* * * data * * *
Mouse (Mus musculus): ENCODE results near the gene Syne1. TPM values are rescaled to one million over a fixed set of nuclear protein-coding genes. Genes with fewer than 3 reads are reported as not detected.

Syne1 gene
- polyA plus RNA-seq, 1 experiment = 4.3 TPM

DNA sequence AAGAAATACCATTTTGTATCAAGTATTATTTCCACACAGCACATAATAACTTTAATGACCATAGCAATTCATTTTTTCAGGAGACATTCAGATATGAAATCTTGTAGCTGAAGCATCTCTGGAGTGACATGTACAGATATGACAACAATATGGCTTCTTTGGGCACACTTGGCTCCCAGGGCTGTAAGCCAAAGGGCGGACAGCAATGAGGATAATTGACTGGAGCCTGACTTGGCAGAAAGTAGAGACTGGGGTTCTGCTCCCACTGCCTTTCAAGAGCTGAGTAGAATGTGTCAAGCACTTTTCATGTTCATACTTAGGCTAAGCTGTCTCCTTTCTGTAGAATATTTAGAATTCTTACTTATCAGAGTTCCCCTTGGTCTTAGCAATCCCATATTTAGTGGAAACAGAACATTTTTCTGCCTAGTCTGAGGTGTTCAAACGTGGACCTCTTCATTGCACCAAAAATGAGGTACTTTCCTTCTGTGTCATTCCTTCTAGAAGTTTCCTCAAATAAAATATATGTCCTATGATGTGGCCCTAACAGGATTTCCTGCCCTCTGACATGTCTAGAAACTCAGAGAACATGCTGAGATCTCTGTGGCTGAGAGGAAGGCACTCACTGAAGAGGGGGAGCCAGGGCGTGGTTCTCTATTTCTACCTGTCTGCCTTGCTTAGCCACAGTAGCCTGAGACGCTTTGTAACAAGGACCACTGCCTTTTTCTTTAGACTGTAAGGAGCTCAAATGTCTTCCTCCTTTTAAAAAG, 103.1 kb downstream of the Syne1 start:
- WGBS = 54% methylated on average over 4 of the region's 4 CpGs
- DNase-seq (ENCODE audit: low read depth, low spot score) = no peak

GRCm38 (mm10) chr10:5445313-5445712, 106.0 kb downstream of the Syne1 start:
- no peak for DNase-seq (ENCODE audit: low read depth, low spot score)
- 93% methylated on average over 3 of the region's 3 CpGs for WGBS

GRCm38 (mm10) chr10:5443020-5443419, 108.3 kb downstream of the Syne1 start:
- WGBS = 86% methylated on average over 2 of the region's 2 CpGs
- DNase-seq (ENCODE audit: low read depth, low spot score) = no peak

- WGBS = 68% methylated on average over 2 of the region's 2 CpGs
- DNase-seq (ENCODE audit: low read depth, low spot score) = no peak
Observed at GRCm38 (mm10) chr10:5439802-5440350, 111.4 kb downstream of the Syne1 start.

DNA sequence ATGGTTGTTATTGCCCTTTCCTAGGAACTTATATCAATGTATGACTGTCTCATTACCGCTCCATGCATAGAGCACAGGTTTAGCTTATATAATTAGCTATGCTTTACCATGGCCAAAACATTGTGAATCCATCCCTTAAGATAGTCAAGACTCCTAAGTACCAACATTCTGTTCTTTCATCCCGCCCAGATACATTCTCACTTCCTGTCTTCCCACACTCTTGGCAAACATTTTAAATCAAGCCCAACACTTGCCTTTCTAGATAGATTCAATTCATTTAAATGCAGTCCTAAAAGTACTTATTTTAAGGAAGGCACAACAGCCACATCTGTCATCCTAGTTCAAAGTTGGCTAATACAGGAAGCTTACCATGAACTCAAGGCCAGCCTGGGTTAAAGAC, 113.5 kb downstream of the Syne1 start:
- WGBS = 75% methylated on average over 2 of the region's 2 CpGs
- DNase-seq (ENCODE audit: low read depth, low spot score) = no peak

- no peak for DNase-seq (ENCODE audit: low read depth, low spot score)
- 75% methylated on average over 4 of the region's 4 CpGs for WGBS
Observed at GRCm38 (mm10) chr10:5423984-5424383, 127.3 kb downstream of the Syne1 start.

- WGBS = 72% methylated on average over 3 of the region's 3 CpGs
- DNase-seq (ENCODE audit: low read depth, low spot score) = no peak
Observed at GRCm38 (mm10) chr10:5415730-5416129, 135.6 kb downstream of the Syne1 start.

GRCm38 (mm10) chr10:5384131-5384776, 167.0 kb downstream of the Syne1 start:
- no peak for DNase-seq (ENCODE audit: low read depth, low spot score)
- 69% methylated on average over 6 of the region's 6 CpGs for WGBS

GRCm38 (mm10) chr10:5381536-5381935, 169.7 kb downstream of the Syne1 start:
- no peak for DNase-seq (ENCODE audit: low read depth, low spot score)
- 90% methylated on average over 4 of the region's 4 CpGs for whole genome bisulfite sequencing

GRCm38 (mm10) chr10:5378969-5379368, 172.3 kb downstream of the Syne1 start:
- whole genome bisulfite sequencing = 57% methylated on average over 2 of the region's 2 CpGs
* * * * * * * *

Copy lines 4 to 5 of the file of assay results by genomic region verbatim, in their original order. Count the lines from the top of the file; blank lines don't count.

DNA sequence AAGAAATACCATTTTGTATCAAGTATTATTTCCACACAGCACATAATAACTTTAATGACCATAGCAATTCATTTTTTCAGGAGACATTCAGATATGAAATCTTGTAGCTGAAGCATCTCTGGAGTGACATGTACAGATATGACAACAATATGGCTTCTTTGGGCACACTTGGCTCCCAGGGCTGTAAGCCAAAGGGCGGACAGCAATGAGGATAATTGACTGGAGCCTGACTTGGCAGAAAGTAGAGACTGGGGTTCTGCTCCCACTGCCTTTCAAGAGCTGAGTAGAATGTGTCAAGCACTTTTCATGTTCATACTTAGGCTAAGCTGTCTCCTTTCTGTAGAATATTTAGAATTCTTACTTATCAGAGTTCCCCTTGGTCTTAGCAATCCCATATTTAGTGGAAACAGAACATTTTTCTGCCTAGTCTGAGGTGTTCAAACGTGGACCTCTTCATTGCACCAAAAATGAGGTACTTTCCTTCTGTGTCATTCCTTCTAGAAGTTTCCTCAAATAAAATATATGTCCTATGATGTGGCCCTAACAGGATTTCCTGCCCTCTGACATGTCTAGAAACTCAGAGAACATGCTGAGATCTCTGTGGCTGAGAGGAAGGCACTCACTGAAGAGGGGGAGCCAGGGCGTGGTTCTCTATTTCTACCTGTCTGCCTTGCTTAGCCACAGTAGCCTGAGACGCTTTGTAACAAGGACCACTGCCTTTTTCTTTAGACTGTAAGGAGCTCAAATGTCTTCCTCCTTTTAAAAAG, 103.1 kb downstream of the Syne1 start:
- WGBS = 54% methylated on average over 4 of the region's 4 CpGs